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					 COOP2006 7th International Conference on the Design of Cooperative
                 Systems, Marseille, May 10, 2006

 Cooperative Systems Design:
       Seamless Integration of Artifacts and Conversations -
 Enhanced Concepts of Infrastructure for Communication


     Collaboration: Bad Words and Strong Documents
                         Michael Buckland

                   Summary and powerpoint at
         www.sims.berkeley.edu/~buckland/COOP2006.html




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   All documents are artifacts
         but are all artefacts documents?
   Conversations use words
         but words are problematic.


   Three perspectives:
   1. Looking in: Design of cooperative systems.
   2. Looking out: Documents in society
   3. Looking sideways: Words in documentation.




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 Documents in society
  -- Lawyers and law courts use documents as evidence, as proof.
  -- Educators use documents (textbooks, instructional materials) to
      teach, to empower and diminish teachers.
  -- Scientists use documents (articles, offprints) as the archive of
      achievement and for personal status.
  -- Media specialists and publicists use documents to persuade.
  -- Governments use documents to exercise social control.
  -- Religions use documents for authority and adherence.
  -- Patriots use documents to commemorate and for loyalty.
  -- Artists create documents to inspire and to challenge.
  -- Commerce is based on documented transactions. The transition to
      reliable digital documents is a major challenge in commerce
  -- etc., etc.

 Documents pervade society!


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What is a document?
“Tout indice concret ou symbolique, conservé ou enregristré, aux
fins de représenter, de reconstituter ou de prouver un phénomène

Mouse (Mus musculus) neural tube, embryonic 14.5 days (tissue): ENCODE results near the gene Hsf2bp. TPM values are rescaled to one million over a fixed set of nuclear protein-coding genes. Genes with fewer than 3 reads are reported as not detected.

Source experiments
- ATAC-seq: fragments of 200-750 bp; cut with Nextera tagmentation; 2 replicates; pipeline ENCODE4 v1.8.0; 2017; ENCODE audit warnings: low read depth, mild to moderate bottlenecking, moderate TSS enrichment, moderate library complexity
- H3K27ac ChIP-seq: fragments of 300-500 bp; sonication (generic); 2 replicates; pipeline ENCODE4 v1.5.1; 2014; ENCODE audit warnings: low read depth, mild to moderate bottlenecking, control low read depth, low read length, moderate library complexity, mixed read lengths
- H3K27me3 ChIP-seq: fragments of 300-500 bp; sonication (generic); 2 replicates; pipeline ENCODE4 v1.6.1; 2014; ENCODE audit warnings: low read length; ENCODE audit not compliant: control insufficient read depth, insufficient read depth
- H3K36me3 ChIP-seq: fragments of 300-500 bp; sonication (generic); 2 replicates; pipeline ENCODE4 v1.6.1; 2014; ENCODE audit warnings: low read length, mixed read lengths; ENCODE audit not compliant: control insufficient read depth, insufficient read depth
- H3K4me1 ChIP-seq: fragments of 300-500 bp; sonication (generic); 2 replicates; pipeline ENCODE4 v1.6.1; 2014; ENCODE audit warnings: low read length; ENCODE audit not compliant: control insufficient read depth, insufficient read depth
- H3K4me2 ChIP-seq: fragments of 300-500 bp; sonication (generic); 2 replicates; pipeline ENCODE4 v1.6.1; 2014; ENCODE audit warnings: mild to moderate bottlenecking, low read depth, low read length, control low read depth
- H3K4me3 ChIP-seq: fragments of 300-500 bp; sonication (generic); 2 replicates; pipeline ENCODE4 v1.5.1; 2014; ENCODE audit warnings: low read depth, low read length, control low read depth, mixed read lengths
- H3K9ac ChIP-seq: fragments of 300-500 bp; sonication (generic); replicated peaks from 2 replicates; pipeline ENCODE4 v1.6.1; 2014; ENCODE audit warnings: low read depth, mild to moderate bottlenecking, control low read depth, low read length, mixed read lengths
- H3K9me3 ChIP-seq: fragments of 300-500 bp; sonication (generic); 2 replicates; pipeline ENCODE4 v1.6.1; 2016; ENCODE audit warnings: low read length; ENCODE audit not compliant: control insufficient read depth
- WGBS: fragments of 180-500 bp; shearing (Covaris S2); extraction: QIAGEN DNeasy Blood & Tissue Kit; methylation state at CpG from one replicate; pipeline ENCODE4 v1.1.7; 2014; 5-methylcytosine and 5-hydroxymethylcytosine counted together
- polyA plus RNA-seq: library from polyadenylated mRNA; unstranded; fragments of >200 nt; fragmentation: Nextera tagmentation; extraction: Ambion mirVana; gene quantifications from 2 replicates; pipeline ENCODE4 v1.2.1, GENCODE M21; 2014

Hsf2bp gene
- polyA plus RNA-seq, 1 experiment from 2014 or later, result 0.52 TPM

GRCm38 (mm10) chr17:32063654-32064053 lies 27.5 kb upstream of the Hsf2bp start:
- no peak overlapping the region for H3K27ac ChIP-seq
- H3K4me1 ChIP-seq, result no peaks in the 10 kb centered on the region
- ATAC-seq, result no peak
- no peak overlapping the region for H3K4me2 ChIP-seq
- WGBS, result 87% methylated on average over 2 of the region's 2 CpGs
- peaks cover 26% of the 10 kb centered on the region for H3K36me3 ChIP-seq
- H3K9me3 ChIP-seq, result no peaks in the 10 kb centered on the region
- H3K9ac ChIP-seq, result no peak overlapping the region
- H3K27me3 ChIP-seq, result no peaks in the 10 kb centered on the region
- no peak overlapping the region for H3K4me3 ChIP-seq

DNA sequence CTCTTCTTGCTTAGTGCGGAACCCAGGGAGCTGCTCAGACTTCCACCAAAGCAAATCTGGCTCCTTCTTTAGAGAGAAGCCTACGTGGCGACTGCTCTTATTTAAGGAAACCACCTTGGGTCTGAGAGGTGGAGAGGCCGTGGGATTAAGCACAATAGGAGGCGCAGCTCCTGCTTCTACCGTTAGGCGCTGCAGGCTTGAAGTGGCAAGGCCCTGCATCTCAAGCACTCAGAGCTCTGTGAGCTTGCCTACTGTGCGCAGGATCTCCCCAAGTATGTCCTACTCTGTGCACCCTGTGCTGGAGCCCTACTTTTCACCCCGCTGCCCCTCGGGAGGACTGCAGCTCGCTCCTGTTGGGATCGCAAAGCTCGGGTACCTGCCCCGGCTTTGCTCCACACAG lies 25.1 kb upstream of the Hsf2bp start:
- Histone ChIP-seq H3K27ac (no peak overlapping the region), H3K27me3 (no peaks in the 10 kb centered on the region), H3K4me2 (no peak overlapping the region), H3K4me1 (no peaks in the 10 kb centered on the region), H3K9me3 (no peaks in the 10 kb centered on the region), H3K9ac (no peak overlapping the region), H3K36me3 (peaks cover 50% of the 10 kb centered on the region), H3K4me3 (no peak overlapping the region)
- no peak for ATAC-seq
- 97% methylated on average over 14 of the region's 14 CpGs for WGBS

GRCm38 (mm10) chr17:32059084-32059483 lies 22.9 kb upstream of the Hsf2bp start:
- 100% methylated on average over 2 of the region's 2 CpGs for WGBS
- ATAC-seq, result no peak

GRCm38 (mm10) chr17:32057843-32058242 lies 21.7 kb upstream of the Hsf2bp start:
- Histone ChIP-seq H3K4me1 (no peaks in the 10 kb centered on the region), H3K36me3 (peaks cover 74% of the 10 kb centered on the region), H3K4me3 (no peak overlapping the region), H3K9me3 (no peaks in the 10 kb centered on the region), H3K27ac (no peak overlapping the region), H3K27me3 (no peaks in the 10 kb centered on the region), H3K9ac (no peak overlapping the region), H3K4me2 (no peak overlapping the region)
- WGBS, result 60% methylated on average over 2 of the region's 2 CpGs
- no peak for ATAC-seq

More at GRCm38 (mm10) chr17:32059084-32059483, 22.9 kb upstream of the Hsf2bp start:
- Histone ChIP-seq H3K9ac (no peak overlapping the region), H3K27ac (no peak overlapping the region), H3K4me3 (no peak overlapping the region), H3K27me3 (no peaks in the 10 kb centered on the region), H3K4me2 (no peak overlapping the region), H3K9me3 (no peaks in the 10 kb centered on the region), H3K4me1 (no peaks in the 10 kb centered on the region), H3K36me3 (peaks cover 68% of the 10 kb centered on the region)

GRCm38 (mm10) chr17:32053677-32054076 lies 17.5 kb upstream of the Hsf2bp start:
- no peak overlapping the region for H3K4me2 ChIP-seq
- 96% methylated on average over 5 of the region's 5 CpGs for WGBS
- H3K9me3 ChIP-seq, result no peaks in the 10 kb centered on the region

ou physique ou intellectuel.” Suzanne Briet Qu’est-ce que la
documentation (1951; English translation 2006).
“Any concrete or symbolic indexical sign, preserved or recorded
towards the ends of representing, of reconstituting, or of proving a
physical or intellectual phenomenon.”
Is a star a document?
Is a stone in the river a document?
Is an antelope a document?
A phenomenological, semiotic perspective


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                           Elements of a document
   Universe of documents
                            Document -- perceived




                            Document – expressed
                            -- Code, language
                            -- Mode of expression
                            -- Technology




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             1. Phenomenological aspect: Documents are objects perceived
Status       as signifying something. The status of being a “document” is not
             inherent but attributed (given to) an object. Meanings are always
             constructed by observers.
            2. Cultural codes: All forms of expression depend on some
            some shared understandings, language in a broad sense.
Character



            Convergence here is cultural convergence or interpretation.
            3. Media Types: Different type of expression have evolved: Texts,
            images, numbers, diagrams, art …
            4. Physical Media: Paper; film; analog magnetic tape; bits;….

        Anything perceived as a DOCUMENT (=1) has cultural (2), type (3),
        and physical (4) aspects.

                                  Being digital affects directly only aspect 4.



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           Collections of documents need indexing
Documentary languages: Subject headings, classification, etc.

Indexer is forward-looking: Using words for future use:
Briet: “Comme le chien du chasseur – tout à fait en avant, guidé,
guidant” (Like a hunting dog, out in front, guided and guiding).

Indexer is backward-looking: “About X” necessarily refers to past
discussion / dialog / description concerning what is now named X.

Indexing is inscribed in a point in time; time continues. So all indexing
is necessarily obsolescent.

Names and technology: Mention (using this word) is not Meaning
(having this sense).

 . . . and worse!

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    Language evolves differently in different social groups




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                     Dialects and contexts

Ludwig Wittgenstein:
• Language games: meaning is constituted through activity /
  language usage (different contexts)